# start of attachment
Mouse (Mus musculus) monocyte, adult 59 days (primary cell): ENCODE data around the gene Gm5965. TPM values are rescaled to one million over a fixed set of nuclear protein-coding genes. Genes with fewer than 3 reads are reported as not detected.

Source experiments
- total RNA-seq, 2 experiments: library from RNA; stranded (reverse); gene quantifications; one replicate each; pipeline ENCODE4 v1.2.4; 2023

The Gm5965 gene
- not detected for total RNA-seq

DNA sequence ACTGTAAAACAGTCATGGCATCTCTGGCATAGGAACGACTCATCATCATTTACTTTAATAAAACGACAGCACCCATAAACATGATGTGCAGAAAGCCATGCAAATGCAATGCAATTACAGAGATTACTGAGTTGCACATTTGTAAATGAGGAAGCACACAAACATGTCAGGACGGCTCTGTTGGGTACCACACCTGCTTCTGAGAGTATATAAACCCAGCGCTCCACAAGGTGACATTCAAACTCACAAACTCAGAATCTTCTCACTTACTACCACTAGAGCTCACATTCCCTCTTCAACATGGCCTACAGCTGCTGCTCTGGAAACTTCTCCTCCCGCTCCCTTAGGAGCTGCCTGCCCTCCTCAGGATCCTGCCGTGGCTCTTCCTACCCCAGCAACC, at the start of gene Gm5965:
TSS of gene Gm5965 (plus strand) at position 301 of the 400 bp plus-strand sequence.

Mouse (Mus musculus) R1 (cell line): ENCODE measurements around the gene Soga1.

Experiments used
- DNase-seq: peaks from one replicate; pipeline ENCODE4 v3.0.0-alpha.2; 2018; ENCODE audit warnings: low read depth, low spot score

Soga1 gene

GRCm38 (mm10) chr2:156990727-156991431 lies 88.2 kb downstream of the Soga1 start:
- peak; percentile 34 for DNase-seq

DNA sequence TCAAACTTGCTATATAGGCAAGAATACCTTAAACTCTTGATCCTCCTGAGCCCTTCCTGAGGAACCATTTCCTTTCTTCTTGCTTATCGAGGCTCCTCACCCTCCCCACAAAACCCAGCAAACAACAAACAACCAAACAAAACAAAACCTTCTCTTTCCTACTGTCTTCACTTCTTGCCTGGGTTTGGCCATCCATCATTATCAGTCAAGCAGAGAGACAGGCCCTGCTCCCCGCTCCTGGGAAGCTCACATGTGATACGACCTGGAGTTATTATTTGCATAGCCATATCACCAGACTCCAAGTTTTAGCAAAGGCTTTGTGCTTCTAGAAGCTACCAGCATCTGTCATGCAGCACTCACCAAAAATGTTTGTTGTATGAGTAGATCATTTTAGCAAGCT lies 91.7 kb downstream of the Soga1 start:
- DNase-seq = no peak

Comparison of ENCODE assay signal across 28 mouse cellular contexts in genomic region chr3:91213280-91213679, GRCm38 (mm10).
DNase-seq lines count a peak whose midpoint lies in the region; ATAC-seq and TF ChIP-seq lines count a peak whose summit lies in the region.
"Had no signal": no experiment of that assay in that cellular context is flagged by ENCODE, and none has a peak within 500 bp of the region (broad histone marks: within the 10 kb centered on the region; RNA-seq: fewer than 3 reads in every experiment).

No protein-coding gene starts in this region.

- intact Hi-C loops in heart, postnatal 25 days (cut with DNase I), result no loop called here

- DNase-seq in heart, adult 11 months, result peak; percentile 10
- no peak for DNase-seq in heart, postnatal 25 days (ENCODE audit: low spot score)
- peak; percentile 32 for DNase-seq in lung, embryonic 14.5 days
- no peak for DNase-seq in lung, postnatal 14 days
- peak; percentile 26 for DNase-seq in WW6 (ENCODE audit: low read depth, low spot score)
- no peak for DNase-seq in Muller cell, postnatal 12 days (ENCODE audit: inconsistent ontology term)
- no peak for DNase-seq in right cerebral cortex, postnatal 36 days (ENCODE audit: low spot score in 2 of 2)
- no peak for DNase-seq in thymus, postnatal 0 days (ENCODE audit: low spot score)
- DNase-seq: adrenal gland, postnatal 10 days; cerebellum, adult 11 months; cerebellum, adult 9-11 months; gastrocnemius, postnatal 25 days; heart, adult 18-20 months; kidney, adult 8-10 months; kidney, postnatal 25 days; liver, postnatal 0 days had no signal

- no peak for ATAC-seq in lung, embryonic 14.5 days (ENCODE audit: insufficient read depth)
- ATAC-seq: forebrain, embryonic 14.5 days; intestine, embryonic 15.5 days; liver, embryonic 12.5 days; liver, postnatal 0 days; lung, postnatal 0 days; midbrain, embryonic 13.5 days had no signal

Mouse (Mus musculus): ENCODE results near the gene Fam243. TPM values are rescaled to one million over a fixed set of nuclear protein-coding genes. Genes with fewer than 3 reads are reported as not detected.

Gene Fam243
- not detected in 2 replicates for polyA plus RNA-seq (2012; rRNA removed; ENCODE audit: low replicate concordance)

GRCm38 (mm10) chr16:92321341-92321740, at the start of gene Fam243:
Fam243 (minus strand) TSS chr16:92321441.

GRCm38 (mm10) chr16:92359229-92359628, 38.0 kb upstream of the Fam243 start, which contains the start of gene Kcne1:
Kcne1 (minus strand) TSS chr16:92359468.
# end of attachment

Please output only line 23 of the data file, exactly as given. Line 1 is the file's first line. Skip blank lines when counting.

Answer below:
- peak; percentile 32 for DNase-seq in lung, embryonic 14.5 days